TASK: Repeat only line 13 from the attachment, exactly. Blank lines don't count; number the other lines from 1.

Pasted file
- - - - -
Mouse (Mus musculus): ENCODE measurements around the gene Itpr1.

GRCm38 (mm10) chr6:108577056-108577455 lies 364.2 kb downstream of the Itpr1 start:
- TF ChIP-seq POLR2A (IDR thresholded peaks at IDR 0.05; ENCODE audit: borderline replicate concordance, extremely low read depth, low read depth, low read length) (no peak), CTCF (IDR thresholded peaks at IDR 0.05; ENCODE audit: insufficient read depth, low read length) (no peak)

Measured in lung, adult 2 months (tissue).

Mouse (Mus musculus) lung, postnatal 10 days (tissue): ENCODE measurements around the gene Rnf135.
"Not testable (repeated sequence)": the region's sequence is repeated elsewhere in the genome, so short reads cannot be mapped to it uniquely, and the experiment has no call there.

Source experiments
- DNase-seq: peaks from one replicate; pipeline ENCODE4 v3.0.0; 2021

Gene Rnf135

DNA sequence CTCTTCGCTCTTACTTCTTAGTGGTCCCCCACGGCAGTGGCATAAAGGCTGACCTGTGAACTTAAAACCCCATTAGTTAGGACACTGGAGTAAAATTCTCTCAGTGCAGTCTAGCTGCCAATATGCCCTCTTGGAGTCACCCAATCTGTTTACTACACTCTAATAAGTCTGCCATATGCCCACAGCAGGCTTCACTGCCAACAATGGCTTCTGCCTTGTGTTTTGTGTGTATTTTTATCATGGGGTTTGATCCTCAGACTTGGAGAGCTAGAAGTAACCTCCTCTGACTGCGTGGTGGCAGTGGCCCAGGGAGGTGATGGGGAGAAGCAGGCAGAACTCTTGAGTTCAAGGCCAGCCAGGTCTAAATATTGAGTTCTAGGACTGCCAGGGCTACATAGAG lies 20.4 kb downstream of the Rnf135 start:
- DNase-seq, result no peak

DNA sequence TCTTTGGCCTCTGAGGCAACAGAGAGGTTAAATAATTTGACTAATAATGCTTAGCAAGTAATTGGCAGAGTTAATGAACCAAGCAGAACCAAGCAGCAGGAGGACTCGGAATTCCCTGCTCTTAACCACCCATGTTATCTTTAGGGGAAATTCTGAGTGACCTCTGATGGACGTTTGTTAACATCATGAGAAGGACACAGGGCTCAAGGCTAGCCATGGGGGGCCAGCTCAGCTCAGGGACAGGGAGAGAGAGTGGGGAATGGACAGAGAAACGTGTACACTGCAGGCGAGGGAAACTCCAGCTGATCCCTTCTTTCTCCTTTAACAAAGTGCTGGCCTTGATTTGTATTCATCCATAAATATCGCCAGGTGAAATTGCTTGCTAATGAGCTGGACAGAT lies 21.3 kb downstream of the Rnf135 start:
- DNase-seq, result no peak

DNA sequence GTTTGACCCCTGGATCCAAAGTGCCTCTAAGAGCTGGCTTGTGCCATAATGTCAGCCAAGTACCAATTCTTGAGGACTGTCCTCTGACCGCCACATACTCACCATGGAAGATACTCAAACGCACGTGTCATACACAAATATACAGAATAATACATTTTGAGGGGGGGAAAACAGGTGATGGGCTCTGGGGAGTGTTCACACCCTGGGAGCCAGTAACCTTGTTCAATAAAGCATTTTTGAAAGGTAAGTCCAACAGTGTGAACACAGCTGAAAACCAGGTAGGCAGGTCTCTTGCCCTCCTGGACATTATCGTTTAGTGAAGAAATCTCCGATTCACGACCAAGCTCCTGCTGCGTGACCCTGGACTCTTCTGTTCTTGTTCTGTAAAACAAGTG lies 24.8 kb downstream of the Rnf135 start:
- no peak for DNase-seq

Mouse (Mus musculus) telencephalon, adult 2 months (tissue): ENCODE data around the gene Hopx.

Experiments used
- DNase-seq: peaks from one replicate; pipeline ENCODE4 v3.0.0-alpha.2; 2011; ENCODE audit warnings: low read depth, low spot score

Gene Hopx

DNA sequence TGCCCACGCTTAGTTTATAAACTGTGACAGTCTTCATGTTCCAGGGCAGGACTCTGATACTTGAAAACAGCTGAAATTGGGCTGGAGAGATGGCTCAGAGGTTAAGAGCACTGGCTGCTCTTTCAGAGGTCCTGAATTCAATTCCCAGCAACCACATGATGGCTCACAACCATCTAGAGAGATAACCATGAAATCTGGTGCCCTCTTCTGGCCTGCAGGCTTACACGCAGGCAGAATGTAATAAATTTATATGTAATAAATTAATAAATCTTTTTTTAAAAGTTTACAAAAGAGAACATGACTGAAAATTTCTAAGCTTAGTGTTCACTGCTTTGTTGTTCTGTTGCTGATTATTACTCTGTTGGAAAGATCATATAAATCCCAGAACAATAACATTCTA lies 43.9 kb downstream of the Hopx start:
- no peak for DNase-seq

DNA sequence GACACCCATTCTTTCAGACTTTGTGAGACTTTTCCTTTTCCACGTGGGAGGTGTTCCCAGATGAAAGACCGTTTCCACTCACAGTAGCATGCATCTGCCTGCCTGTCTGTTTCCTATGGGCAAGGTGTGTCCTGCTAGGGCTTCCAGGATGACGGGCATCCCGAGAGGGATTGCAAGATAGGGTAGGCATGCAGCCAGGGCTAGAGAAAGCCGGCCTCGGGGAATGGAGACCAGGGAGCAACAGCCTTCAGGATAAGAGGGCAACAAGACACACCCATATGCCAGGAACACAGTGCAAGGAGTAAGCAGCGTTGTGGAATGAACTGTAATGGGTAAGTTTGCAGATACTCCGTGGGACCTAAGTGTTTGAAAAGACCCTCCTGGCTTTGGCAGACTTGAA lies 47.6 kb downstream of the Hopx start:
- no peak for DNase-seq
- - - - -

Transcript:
- DNase-seq, result no peak